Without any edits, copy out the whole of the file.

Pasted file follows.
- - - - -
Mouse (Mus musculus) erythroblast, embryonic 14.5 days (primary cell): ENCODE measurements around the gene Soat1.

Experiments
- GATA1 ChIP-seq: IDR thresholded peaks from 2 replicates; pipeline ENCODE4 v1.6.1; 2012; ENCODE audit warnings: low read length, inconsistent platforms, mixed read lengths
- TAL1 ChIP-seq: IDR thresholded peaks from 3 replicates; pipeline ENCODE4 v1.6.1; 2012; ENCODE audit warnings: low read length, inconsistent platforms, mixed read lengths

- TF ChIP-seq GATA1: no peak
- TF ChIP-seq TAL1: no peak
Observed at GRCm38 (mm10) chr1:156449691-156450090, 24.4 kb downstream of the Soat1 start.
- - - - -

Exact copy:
Mouse (Mus musculus) erythroblast, embryonic 14.5 days (primary cell): ENCODE measurements around the gene Soat1.

Experiments
- GATA1 ChIP-seq: IDR thresholded peaks from 2 replicates; pipeline ENCODE4 v1.6.1; 2012; ENCODE audit warnings: low read length, inconsistent platforms, mixed read lengths
- TAL1 ChIP-seq: IDR thresholded peaks from 3 replicates; pipeline ENCODE4 v1.6.1; 2012; ENCODE audit warnings: low read length, inconsistent platforms, mixed read lengths

- TF ChIP-seq GATA1: no peak
- TF ChIP-seq TAL1: no peak
Observed at GRCm38 (mm10) chr1:156449691-156450090, 24.4 kb downstream of the Soat1 start.